Citing PatentFiling datePublication dateApplicantTitle
US3941123 *May 20, 1975Mar 2, 1976Mstislav Vasilievich VolkovApparatus for joint movement restitution
US3977397 *Nov 27, 1974Aug 31, 1976Kalnberz Viktor KonstantinovicSurgical compression-distraction instrument
US4006740 *Jul 8, 1975Feb 8, 1977Mstislav Vasilievich VolkovSurgical apparatus for external transosteal fixation of bone fragments and joint ends
US4033340 *Dec 9, 1974Jul 5, 1977Kalnberz Viktor KonstantinovicSurgical compression-distraction instrument
US4127119 *May 6, 1977Nov 28, 1978Kronner Richard FFracture reducing and joint immobilizing apparatus
US4220146 *Jan 18, 1979Sep 2, 1980Cloutier Jean MarieBiplanar joint distractor
US4615338 *Sep 18, 1985Oct 7, 1986Kurgansky Nauchno-Issledovatelsky Institut Experimentalnoi I Klinicheskoi Ortopedii I TravmatologiiAutomatic compression-distraction apparatus
US4823781 *Jul 2, 1987Apr 25, 1989Buchanan William JMethod and apparatus for percutaneous fracture reduction and fixation
US4890631 *Jan 29, 1988Jan 2, 1990Societe De Realisations Electro-Mecaniques SoremExternal fixation device intended for orthopedic use
US4947835 *Apr 5, 1989Aug 14, 1990Dynasplint Systems, Inc.Adjustable splint assembly
US5062844 *Sep 7, 1990Nov 5, 1991Smith & Nephew Richards Inc.Method and apparatus for the fixation of bone fractures, limb lengthening and the correction of deformities
US5095919 *Oct 4, 1988Mar 17, 1992Jaquet Orthopedie S.A.Arcuate element and external fixation device
US5112331 *Nov 20, 1990May 12, 1992Vel MiletichOrthopedic pins for external fixator
US5281221 *Dec 5, 1990Jan 25, 1994Tadych Kevin LAntimicrobial device for use in external fixators
US5451225 *Feb 2, 1994Sep 19, 1995Texas Scottish Rite Hospital For Crippled ChildrenFastener for external fixation device wires and pins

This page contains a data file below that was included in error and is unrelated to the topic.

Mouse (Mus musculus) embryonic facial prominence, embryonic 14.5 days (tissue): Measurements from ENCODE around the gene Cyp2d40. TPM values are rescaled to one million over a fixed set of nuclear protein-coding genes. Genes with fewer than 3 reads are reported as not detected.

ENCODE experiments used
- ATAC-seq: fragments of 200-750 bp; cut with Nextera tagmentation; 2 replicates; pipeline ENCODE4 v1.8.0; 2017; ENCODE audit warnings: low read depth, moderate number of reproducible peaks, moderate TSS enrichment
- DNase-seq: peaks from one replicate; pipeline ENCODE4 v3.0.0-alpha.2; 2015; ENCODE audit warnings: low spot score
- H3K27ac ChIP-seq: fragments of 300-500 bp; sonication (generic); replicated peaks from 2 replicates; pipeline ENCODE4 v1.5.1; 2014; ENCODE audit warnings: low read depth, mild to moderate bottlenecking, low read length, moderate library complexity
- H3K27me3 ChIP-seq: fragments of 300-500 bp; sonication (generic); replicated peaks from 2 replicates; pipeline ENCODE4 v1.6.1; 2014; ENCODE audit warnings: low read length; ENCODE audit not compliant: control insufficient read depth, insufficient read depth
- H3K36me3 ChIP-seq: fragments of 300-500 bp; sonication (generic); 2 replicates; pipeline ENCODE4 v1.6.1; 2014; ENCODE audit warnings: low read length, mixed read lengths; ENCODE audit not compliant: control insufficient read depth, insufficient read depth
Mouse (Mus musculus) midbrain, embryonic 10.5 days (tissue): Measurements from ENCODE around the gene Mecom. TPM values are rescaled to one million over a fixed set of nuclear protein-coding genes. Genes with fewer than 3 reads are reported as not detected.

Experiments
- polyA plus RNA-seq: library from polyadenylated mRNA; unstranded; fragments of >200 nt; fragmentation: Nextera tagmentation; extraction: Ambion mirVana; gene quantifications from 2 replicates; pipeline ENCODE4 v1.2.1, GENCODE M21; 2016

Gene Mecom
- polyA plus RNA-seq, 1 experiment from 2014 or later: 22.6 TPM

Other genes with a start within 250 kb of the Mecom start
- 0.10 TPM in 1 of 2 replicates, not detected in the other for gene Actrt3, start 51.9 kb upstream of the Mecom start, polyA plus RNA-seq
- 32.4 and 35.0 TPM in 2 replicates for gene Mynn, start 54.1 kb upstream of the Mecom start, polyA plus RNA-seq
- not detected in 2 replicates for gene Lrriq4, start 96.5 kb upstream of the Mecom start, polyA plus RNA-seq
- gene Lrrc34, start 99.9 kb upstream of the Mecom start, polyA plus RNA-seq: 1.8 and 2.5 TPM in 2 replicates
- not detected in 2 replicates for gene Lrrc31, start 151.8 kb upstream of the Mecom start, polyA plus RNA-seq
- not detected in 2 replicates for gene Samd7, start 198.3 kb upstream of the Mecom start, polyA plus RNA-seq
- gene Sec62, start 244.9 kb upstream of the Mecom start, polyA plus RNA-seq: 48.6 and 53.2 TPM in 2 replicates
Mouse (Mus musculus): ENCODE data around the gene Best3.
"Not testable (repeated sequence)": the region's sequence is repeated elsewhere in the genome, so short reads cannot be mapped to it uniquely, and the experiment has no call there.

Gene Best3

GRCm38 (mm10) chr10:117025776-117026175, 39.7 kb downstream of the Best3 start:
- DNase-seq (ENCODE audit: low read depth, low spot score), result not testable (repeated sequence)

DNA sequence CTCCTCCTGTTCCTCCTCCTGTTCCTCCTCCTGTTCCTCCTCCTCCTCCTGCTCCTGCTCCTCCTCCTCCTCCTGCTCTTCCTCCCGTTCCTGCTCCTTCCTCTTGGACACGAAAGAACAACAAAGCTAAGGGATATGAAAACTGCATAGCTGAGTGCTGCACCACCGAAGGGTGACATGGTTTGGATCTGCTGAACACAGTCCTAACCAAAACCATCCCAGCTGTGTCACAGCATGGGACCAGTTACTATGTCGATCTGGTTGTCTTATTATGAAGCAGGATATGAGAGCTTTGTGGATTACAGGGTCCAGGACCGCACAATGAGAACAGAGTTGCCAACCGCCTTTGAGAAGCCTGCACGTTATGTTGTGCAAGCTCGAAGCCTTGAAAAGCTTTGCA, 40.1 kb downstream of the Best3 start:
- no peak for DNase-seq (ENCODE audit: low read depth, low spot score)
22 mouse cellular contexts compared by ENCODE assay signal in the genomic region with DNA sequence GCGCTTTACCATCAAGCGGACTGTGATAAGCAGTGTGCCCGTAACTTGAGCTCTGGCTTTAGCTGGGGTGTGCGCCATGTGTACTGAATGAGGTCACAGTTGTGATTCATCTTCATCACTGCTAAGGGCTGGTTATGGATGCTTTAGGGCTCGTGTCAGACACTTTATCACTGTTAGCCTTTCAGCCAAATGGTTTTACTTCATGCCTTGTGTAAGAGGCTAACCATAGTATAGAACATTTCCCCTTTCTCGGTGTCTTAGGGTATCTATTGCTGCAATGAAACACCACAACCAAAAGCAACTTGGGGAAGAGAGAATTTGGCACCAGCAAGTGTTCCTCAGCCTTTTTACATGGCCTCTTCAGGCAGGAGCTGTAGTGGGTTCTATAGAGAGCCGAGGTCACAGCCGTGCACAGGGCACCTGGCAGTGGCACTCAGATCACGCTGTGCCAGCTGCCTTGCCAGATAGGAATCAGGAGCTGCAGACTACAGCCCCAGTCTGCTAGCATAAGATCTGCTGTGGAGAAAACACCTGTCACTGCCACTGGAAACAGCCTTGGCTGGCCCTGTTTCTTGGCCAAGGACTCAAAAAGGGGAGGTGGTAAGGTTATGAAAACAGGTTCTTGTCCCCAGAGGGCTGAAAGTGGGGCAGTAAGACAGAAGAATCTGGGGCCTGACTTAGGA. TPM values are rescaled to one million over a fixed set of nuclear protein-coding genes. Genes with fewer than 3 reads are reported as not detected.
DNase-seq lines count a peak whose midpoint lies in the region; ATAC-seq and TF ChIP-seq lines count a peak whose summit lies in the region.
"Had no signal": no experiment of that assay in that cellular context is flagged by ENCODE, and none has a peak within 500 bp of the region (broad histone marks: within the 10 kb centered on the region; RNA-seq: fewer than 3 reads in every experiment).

US5540686 *Feb 16, 1994Jul 30, 1996Endocare AgApparatus for lengthening bones
US5620442 *May 12, 1995Apr 15, 1997Bailey; Kirk J.Method and apparatus for external fixation of small bones
US5630814 *Jun 2, 1995May 20, 1997Texas Scottish Rite Hospital For Crippled ChildrenFastener for external fixation device wires and pins
US5662650 *May 12, 1995Sep 2, 1997Electro-Biology, Inc.Method and apparatus for external fixation of large bones
US5669908 *Jan 16, 1996Sep 23, 1997Gracilla; R. V.Cast brace for femoral shaft fractures in children
US5681309 *Oct 10, 1995Oct 28, 1997Texas Scottish Rite Hospital For Crippled ChildrenDistractor mechanism for external fixation device
US5702389 *Jan 13, 1997Dec 30, 1997Smith & Nephew Richards, Inc.Orthopaedic fixation device
US5728095 *Oct 7, 1996Mar 17, 1998Smith & Nephew, Inc.Method of using an orthopaedic fixation device
US5743898 *May 9, 1996Apr 28, 1998Electro-Biology, Inc.Method and apparatus for external fixation of small bones
US5766173 *May 25, 1995Jun 16, 1998Texas Scottish Rite Hospital For ChildrenDistractor mechanism for external fixation device
US5891143 *Oct 20, 1997Apr 6, 1999Smith & Nephew, Inc.Orthopaedic fixation plate
US5968043 *Feb 10, 1998Oct 19, 1999Texas Scottish Rite Hospital For ChildrenPlastic double nut mechanism enabling rigid orthopedic distraction
US5971984 *Mar 17, 1998Oct 26, 1999Smith & Nephew, Inc.Method of using an orthopaedic fixation device
US6030386 *Aug 10, 1998Feb 29, 2000Smith & Nephew, Inc.Six axis external fixator strut